Perhaps the best known gift of microorganisms is antibiotics. Alexander Fleming’s discovery of penicillin in 1928, and its subsequent mass production during WWII, resulted in the first war in which more people died as a result of combat injuries than from disease and secondary infection. Since then, infectious diseases have never had the same grip on humanity.
The 20th century was a golden age for infectious disease research and the discovery of many new antibiotics, mostly from bacteria in soil cultures. Unfortunately, research on new antibiotics dropped significantly in the 1980s, as pharmaceutical companies determined them to be cost-ineffective to develop. As of now, we have only four major drug companies that do antibiotic discovery.
At the same time, we have seen an increasing rate of antibiotic resistance. The single most threatening example is Multiple Drug Resistant tuberculosis, which has been identified by the World Health Organization and the United States as a top priority. Once again, after almost a century, we are facing bacterial infections for which there is no cure.
Fortunately, recent developments have provided new avenues for research. Until the late 20th century, most of our knowledge of microbes came from those that were grown in a lab, on a Petri dish. But most microorganisms do not grow under standard culturing conditions. Research to date had concentrated on those unusual bacteria that did grow in the lab.
What changed that paradigm? – the work of Australian researchers Barry Marshall and Robin Warren on Helicobacter pylori. They had discovered a clear correlation between H. pylori and ulcers, but could not convince the scientific community of the causation, in part because H. pylori was not culturable and had not been widely studied. Marshall himself drank a large preparation of the bacterial culture and duly developed gastritis from an H. pylori infection. The medical establishment was caught by surprise that an unculturable organism had such profound effects on human health.
By the late 20th century, metagenomic sampling methods were being used to analyze microbes extracted directly from the environment, bypassing culturing. These methods showed that lab-culturable microbes accounted for less than 1/1,000th of the microbial DNA in the biosphere. Moreover, as much as 80% of the genes identified had no known match and no known function. In her own research, Dr. Handelsman inserted the newly identified genes into culturable organisms. This research identified many new traits, including the roots of antibiotic resistance.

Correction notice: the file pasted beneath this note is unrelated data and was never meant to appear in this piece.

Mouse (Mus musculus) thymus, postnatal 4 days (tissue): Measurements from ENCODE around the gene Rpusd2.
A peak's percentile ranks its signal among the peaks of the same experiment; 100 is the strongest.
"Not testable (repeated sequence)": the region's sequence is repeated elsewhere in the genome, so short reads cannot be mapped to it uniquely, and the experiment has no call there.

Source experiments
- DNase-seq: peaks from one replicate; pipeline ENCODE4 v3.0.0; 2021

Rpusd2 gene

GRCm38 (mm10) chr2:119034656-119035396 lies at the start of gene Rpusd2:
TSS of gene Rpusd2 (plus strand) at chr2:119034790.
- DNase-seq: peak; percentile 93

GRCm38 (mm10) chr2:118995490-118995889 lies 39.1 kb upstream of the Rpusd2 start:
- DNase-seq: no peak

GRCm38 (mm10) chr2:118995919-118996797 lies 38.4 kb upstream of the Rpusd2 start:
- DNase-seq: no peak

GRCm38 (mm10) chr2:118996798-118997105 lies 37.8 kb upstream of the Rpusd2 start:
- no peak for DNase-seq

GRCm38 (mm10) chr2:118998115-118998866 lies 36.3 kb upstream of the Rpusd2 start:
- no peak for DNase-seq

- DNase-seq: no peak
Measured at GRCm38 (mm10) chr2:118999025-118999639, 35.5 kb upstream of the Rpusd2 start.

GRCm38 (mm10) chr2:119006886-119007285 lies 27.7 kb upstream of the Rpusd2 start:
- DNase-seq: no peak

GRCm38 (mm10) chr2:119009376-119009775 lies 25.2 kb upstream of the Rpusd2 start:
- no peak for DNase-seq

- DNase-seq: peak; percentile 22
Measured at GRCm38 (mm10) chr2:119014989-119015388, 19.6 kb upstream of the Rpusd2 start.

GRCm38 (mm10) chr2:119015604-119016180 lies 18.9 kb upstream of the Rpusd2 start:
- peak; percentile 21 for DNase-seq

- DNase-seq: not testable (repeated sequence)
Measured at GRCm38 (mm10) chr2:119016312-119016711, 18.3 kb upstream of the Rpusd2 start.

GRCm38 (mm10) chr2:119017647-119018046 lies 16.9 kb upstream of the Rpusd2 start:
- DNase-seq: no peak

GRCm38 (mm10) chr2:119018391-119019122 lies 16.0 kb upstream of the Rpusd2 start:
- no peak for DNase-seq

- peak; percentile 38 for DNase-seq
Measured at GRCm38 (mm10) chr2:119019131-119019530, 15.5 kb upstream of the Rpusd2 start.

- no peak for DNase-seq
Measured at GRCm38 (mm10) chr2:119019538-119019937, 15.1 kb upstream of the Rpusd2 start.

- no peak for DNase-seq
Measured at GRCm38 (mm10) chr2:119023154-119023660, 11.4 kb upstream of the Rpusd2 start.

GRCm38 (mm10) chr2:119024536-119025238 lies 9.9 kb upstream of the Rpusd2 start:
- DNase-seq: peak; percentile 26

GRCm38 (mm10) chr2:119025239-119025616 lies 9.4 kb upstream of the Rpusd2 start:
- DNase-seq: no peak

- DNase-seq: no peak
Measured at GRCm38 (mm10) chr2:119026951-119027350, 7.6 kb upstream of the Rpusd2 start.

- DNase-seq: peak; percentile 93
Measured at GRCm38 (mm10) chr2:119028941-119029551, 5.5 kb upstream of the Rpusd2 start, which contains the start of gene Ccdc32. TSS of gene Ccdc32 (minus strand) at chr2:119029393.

Metagenomics also provides insight into the role and effects of the estimated 100 trillion bacteria that live on and in our bodies. Dr. Handelsman then discussed new findings about intestinal flora that may have treatment implications for obesity and even autism.
She also discussed the treatment of Clostridium difficile. Dr. Handelsman explained that C. diff does not respond to antibiotics in 30% of cases and is often life threatening. Experimental fecal matter transplants from people living in the same house restored the “normal” gut microbiota in patients and produced recovery in as little as 24 hours.
Dr. Handelsman ended her lecture with a story about Biosphere II, the closed ecosystem experiment in Arizona. Despite painstaking calculations to ensure a balanced and self-sustaining ecosystem, within six months the oxygen was depleted and the experiment ended because the metabolism of the soil microbes had not been taken into account. We forgot about the microbes in Biosphere II because we could not see them, Dr. Handelsman said, and we cannot afford to repeat our mistakes in the biosphere in which we all live.
After the question and answer period, President Millstein thanked the speaker, made the usual housekeeping announcements, and invited guests to join the Society. At 9:57 p.m., President Millstein adjourned the 2353rd meeting of the Society to the social hour.